There’s a particular service request that comes in during summer more than any other season: sticky bezels.
Whether it’s the original Humboldt 12-HR, the Humboldt GMT or our limited edition Ashland, all externally rotating bezels can get a little bit sticky when exposed to the elements and aerosols.
Summer is particularly prone to gumming up bezels because of sunscreen and bug spray. Aerosols can really easily wick beneath the bezel, and the chemicals that keep UV rays and mosquitoes away tend to be pretty sticky. It’s nothing to be worried about, and luckily, it’s something you can fix yourself at home.
All you need is a spare toothbrush, some dish soap, and a sink. Optionally you can have a Witschi Proofmaster water resistance tester and its associated air compressor, but those can cost upwards of $10,000 so they’re not required for home use.
We’re going to be scrubbing your watch under running water, so it’s good to make sure that it’s water-resistant. That said, the Humboldts and Ashland are extremely robust, and their water resistance is very high, so if you’re already wearing your watch into the ocean, lakes, and pool, feel free to skip ahead.
Now, if you have a water resistance tester, this is easy—pop it in and run the test. If you don’t, and I’m guessing you don’t, I suggest taking your watch to a local watchmaker and just see if they can test it for you.
I recommend that everyone regularly gets their watches checked for water resistance, by the way. Watchmakers or jewelry stores will often do a quick test for you while you wait, usually for free. It’s a nice way to connect with your local watchmaking community! And of course if you’re local to Chicago, you can make an appointment on our website to come in for a quick test and see the shop.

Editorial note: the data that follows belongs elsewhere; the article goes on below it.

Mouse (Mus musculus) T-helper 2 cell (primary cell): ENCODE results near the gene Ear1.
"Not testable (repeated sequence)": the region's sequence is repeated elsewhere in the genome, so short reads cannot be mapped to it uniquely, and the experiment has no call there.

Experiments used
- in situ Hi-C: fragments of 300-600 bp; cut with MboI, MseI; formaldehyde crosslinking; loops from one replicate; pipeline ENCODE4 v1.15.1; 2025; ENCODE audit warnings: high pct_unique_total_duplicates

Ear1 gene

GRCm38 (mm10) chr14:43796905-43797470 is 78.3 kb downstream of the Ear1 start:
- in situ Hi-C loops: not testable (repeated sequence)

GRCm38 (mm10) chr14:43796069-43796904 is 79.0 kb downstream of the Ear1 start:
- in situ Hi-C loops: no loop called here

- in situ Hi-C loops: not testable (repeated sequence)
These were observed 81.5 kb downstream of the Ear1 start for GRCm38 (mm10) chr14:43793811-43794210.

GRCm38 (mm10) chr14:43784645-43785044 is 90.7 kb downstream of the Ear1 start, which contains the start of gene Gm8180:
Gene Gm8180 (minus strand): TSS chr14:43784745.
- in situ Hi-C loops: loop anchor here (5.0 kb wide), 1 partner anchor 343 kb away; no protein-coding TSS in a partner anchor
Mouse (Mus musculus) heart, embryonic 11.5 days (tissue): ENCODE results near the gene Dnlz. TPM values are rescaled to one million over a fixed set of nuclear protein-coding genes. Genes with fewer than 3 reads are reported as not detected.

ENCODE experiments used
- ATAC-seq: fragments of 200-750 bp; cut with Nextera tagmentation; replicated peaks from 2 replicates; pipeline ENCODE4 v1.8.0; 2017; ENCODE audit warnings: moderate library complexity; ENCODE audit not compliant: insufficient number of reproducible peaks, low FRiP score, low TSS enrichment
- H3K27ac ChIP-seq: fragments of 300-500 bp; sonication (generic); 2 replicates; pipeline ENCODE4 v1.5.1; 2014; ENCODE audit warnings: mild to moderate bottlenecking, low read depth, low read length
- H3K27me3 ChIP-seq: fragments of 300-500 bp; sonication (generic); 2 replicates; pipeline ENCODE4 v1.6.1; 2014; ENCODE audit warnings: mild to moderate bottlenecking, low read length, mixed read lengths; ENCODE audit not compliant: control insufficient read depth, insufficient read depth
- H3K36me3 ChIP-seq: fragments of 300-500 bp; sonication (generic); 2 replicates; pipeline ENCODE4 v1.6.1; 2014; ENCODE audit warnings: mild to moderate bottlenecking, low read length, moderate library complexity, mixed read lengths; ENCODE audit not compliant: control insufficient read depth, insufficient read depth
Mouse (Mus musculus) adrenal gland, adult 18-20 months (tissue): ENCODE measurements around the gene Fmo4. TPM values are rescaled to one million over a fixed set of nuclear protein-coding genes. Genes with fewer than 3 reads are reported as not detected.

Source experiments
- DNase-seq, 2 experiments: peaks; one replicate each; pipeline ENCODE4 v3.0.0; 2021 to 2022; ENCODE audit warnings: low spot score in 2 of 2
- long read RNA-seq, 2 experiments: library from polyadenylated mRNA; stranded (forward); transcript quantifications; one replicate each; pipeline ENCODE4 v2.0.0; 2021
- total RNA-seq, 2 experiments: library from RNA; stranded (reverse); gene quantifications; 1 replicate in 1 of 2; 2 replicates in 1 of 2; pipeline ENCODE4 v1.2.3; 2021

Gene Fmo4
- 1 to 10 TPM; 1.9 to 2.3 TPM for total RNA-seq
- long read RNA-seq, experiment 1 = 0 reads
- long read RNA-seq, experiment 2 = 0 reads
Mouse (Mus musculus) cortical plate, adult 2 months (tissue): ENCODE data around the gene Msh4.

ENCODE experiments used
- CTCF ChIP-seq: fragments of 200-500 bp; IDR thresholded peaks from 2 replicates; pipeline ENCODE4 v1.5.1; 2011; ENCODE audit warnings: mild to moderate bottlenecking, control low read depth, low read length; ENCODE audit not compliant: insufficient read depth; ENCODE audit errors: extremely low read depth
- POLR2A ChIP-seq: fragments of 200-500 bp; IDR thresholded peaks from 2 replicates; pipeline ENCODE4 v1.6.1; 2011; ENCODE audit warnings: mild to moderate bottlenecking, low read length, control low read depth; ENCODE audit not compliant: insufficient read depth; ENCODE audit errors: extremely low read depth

With that out of the way, let’s go to the sink.
It’s pretty easy to clean the bezel. Put a bit of dish soap on your (spare!) toothbrush, run some warm water, and start scrubbing around the outside edge of the bezel. Once you’ve scrubbed all the way around, turn the bezel back and forth at least 90 degrees to get some of the soapy water under the bezel itself.
Repeat this process a few times, scrubbing the upper gap around the edge of the crystal and the lower gap around the circumference of the bezel alternately, turning and rinsing the bezel constantly. Do this for 30-60 seconds, or until you feel the bezel get less sticky and start to turn normally.
Keep rinsing for another 20-30 seconds, while continuing to turn the bezel. We want to get the soap out of there, since it can get sticky when it dries too!
Once the watch is thoroughly rinsed, grab a clean paper towel and dry it off. Pat the watch dry and firmly press the paper towel against the gaps on the sides and top of the bezel to wick any water out.
That’s it! Rinse and repeat as needed, as the saying goes. This should clear up the majority of cases, but the grease can eventually dry up and wear out. If your bezel doesn’t get loose after a nice scrub or two, please get in touch with us about a case service. After all, we do have that fancy pressure tester, so we can make sure everything is re-lubricated and back in spec for the rest of the year.
And remember: wear your sunscreen!